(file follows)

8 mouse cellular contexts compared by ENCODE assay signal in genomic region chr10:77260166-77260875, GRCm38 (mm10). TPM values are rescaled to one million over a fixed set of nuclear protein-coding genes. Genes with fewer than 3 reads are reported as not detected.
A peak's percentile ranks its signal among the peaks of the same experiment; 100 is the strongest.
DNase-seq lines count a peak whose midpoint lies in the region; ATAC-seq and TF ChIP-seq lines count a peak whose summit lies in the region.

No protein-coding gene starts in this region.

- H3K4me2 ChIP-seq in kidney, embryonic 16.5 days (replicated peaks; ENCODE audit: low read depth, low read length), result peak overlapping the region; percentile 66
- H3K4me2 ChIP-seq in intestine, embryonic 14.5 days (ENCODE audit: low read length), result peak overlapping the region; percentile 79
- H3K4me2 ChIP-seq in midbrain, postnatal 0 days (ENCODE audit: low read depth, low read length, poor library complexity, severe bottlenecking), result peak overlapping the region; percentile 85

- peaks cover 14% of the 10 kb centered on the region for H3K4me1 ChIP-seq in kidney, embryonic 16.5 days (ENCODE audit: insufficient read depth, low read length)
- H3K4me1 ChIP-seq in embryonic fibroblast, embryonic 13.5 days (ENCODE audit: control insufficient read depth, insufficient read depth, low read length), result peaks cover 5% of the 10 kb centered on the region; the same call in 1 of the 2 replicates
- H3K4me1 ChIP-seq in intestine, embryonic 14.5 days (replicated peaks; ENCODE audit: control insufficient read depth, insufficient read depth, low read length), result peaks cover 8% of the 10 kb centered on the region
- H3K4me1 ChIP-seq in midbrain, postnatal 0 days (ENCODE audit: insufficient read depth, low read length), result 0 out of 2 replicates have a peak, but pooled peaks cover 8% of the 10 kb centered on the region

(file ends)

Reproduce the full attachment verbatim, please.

8 mouse cellular contexts compared by ENCODE assay signal in genomic region chr10:77260166-77260875, GRCm38 (mm10). TPM values are rescaled to one million over a fixed set of nuclear protein-coding genes. Genes with fewer than 3 reads are reported as not detected.
A peak's percentile ranks its signal among the peaks of the same experiment; 100 is the strongest.
DNase-seq lines count a peak whose midpoint lies in the region; ATAC-seq and TF ChIP-seq lines count a peak whose summit lies in the region.

No protein-coding gene starts in this region.

- H3K4me2 ChIP-seq in kidney, embryonic 16.5 days (replicated peaks; ENCODE audit: low read depth, low read length), result peak overlapping the region; percentile 66
- H3K4me2 ChIP-seq in intestine, embryonic 14.5 days (ENCODE audit: low read length), result peak overlapping the region; percentile 79
- H3K4me2 ChIP-seq in midbrain, postnatal 0 days (ENCODE audit: low read depth, low read length, poor library complexity, severe bottlenecking), result peak overlapping the region; percentile 85

- peaks cover 14% of the 10 kb centered on the region for H3K4me1 ChIP-seq in kidney, embryonic 16.5 days (ENCODE audit: insufficient read depth, low read length)
- H3K4me1 ChIP-seq in embryonic fibroblast, embryonic 13.5 days (ENCODE audit: control insufficient read depth, insufficient read depth, low read length), result peaks cover 5% of the 10 kb centered on the region; the same call in 1 of the 2 replicates
- H3K4me1 ChIP-seq in intestine, embryonic 14.5 days (replicated peaks; ENCODE audit: control insufficient read depth, insufficient read depth, low read length), result peaks cover 8% of the 10 kb centered on the region
- H3K4me1 ChIP-seq in midbrain, postnatal 0 days (ENCODE audit: insufficient read depth, low read length), result 0 out of 2 replicates have a peak, but pooled peaks cover 8% of the 10 kb centered on the region